Irish Werewolf

The place to talk about where a lot of things started. Stories and history, references, etc.
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Re: Irish Werewolf

Post by Wingman »

Personally, I've never heard about this particular legend until now, but some googling has turned up some relevant articles.
This site wrote: In Ireland in 1182, a priest travelling from Ulster into Meath, and having to pass the night in a wood, was sitting by a fire which he had made, when a wolf accosted him in human speech.

He was, he said, a man of Ossory, on whose race lay an ancient curse, whereby every seven years a man and a woman were changed into wolves; at the end of seven years they recovered their proper form, and two others suffered a like transformation.
Emphasis on the Ossory mine.

This other site wrote: While an ancient Irish werewolf, sometimes called a Faoladh, was in his wolf-shape he laid waste to sheep-folds and demolished cattle, and was in every respect as ardent and ferocious as any natural-born wolf. If one surprised him and attacked him in the act of eating, he usually ran straight home and resumed his human form.
Emphasis on Faoladh mine.

So, looks like he wasn't making it up.

Another related site.
Wasn't really all that hard to find, just googled Irish Werewolves and Irish Werewolf Legends.
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Re: Irish Werewolf

Post by RedEye »

Going back even farther, in the Tain Bo Culange, (the main story of the Chucullan cycle) there was an entire clann of Werewolves who came to the aid of the men of Ulster against Queen Maeve's invading forces.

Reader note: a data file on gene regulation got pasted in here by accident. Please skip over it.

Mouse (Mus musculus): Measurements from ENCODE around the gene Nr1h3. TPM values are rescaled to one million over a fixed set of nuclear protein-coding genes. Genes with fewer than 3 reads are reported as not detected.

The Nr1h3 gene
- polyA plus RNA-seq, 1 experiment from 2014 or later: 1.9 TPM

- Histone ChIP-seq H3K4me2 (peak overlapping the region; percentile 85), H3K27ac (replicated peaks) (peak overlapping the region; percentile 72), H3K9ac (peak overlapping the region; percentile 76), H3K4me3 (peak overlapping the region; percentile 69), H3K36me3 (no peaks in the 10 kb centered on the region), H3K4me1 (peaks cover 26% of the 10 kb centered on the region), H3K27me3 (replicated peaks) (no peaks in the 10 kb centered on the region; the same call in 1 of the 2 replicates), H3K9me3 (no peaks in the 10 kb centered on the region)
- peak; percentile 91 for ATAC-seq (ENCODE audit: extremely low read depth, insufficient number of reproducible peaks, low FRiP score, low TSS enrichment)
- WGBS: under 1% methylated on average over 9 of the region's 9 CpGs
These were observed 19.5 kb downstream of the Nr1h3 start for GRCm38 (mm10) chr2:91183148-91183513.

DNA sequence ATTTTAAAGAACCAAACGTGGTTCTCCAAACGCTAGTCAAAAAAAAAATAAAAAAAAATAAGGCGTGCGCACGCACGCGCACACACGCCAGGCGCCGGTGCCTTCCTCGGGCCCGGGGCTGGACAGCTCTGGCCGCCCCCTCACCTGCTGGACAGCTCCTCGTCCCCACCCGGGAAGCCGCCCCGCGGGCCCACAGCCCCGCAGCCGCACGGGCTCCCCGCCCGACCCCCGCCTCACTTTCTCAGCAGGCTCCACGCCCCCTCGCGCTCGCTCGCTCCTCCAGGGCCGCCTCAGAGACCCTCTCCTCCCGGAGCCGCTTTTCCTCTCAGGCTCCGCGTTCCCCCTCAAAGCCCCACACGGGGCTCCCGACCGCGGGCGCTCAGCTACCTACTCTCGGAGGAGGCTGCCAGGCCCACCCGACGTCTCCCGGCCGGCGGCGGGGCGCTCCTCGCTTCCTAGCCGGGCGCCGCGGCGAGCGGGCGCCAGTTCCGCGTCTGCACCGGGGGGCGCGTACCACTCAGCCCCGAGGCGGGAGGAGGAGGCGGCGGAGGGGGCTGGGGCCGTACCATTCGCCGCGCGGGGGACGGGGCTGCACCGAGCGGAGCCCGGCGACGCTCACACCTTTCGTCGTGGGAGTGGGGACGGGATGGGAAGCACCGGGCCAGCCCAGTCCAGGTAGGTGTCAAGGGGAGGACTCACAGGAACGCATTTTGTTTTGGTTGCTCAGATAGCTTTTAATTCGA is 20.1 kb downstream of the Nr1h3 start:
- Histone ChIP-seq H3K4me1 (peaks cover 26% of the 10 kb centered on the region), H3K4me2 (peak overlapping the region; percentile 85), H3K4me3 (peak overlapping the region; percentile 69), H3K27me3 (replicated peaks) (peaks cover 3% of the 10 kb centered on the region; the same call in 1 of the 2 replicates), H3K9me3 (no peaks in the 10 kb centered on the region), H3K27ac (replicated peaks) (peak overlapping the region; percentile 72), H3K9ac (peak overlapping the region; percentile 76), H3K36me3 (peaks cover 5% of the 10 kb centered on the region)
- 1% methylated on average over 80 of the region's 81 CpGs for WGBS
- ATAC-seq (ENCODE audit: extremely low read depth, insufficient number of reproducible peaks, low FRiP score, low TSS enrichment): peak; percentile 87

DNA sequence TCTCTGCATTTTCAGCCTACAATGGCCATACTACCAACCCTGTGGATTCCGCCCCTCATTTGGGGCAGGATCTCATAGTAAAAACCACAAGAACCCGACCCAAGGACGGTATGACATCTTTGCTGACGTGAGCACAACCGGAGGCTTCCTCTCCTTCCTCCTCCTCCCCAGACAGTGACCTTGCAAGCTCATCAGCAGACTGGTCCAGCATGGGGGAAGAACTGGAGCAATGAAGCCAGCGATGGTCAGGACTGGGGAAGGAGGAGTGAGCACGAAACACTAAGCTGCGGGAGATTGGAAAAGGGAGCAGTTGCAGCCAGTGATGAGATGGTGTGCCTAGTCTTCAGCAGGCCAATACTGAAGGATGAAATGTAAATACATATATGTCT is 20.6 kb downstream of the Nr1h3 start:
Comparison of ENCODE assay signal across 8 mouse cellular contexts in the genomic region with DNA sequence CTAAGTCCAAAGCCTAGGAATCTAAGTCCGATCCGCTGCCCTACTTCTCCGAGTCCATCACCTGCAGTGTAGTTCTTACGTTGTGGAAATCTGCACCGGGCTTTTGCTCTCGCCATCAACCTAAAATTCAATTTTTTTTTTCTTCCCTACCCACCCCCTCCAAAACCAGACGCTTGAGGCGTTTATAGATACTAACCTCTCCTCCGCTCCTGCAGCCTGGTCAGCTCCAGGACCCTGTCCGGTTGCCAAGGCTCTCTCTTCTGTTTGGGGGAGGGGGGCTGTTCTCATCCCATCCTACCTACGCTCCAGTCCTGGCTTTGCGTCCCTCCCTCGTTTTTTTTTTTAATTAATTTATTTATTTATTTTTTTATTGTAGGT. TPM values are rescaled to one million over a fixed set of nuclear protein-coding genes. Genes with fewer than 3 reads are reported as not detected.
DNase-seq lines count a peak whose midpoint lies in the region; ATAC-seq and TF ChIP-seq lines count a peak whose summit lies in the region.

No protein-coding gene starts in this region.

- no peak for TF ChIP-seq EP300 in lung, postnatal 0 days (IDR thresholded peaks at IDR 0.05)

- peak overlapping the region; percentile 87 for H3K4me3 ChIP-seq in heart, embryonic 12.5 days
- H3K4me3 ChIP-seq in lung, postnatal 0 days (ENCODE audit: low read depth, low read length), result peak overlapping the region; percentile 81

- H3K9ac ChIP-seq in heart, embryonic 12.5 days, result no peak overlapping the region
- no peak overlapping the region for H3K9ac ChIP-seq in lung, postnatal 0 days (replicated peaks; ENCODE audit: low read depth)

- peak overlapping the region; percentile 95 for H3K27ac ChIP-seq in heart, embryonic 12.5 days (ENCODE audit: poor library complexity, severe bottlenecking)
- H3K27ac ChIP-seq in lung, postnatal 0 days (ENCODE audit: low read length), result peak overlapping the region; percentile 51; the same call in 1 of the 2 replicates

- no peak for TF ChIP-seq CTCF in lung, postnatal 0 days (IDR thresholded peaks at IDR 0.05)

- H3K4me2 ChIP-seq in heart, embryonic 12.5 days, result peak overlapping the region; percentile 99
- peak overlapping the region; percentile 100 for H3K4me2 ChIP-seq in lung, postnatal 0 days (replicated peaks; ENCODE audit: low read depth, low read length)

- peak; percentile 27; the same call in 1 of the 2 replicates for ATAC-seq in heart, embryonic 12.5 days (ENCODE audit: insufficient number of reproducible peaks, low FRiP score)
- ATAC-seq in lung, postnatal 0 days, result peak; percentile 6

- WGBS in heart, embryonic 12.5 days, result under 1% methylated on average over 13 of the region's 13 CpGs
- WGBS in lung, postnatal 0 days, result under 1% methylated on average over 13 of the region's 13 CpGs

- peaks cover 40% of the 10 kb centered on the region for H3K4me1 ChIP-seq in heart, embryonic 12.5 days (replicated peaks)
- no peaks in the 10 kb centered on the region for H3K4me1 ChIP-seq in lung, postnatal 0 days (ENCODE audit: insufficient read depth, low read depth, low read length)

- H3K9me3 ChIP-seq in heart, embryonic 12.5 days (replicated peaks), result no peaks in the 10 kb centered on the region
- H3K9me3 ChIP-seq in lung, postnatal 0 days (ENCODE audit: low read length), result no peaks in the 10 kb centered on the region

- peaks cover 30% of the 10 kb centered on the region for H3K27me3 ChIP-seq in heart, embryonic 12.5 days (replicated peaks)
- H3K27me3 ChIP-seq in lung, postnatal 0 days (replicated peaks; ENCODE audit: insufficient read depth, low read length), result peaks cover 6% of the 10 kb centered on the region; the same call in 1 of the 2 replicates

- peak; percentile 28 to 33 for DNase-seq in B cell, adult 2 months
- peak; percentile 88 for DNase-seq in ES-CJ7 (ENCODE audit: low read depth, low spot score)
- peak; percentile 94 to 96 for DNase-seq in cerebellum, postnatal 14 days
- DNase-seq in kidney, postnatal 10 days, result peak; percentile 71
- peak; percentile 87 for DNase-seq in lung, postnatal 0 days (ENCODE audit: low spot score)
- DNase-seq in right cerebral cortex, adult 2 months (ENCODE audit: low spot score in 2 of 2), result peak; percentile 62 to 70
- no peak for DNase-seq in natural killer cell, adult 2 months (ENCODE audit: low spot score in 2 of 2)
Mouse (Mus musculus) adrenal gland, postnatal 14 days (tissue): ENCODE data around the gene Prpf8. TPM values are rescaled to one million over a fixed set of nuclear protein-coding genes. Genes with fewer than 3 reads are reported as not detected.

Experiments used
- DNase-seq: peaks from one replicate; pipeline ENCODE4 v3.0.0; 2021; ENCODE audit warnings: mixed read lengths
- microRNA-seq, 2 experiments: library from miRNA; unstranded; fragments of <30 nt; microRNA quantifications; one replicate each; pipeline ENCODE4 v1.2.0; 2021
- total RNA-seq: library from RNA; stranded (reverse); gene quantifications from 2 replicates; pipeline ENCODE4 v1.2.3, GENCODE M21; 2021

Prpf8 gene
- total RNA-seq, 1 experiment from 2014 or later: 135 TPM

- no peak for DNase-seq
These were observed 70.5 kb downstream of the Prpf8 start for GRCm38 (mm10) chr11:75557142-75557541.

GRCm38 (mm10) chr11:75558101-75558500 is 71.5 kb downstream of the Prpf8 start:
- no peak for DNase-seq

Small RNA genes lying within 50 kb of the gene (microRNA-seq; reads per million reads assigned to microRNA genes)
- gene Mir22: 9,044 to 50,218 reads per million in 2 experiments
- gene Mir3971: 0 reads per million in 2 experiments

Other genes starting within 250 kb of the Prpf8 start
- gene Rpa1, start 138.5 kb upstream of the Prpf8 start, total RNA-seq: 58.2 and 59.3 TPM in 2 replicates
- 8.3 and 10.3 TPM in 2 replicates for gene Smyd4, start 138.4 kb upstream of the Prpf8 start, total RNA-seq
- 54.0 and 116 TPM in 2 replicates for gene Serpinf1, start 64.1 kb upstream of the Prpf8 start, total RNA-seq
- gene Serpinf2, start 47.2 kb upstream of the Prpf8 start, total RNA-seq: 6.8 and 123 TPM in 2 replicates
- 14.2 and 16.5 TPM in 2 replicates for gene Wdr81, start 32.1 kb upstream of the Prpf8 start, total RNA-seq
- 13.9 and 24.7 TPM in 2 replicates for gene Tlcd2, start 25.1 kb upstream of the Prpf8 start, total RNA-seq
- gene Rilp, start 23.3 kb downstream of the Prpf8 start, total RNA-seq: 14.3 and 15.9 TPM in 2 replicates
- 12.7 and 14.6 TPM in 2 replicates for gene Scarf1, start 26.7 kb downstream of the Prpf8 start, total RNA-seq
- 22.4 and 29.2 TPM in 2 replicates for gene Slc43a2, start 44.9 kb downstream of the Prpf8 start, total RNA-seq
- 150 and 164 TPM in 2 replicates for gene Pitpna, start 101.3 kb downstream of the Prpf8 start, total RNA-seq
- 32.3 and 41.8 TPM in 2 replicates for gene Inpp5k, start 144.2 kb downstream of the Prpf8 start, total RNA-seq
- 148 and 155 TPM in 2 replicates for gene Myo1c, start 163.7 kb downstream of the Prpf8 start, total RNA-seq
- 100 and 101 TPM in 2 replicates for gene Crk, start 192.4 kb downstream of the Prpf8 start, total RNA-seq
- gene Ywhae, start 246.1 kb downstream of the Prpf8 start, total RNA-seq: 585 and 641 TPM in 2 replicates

The men were all killed.
Oddly, the wives and children were never mentioned...

So perhaps that might be part of the Faolladah base story. This was a descendant of that clann who had the "Curse" laid on him.
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Re: Irish Werewolf

Post by Morkulv »

I think a lot of werewolf-stories in Europe have a relation to Germanic folklore and myths.
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Re: Irish Werewolf

Post by Kveldulf »

I'm pretty sure that Irish werewolves, as such, do *not* put in an appearance in the Táin bó Cúailgne (unless you count the Morrigan briefly shape-shifting into, among other things, a wolf to harass Cú Chulainn).

There are, however, a lot of fascinating Irish werewolf legends, including, indeed, the clan as described (except for the specific reference). They lived in rural Tipperary, not, in fact, far from where I live now. The prevalence of werewolf tales in Ireland is hardly surprising, given the strong tendency towards totemic identification in Celtic culture - and the emphasis on herding; I suspect that where-ever you get people herding animals and have wilderness with wolves, stories of lycanthropy are never going to be far away.

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